It may, of course, be said that the New Testament as a whole is missionary writing, just as the Church is missionary. But in that case the liking for mechanical distinctions must give way, and the Christian life, both in its beginnings and its continuation, must be seen as life from the Word, as a continual returning to the one Gospel, to the Word about Christ. It is false intellectualism to separate those who belong to the Church from the missionary kerygma. That is considered possible only because of the idea in the background that once anyone has heard the Gospel he ought to go on gradually to something else. In fact the message of Christ’s death and resurrection has as its most prominent objective that we who hear it should die and rise again and, since our own will refuses to submit itself to this living process, the word about Christ is always new, unexpected and fresh even to the day of our death. To apply the one kerygma to all the situations of life, to “instruct” so that it conquers, overturns and builds up, certainly demands new formulae. There are marked differences even within the New Testament; the one kerygma is still there, however, in the midst of the differences, yes, even because of them. It is of the utmost importance that the New Testament’s unity does not consist in expressions that are repeated in unchanging words in book after book. The living breath of the kerygma is change. The moment that change departs, the deep unity of the message will have gone.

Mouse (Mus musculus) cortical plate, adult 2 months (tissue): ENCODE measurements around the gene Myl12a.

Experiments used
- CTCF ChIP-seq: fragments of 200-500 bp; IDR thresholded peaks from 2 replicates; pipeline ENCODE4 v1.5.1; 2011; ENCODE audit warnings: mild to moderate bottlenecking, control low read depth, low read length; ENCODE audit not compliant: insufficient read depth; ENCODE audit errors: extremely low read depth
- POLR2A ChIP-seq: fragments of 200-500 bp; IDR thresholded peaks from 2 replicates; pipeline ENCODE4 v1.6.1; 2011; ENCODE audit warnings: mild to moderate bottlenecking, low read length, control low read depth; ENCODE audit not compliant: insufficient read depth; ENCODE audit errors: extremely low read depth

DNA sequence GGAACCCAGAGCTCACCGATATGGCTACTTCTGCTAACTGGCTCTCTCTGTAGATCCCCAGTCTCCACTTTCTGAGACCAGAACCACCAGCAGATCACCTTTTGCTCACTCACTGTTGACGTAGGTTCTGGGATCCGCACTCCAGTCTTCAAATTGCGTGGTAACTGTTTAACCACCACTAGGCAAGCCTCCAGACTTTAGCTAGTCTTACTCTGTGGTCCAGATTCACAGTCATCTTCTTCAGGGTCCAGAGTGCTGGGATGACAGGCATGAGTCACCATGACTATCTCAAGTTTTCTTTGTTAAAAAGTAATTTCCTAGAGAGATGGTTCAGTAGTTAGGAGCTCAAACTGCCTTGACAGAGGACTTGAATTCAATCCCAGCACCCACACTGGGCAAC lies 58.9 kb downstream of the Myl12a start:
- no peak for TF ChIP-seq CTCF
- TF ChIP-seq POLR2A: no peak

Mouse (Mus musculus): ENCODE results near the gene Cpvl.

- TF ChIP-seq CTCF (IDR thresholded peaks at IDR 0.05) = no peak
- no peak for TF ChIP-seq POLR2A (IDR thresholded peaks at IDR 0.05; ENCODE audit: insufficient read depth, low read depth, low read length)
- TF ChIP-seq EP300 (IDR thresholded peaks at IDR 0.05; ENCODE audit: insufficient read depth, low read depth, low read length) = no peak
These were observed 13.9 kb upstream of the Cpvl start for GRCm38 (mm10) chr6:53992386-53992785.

Gustaf Wingren on Missionary Kerygma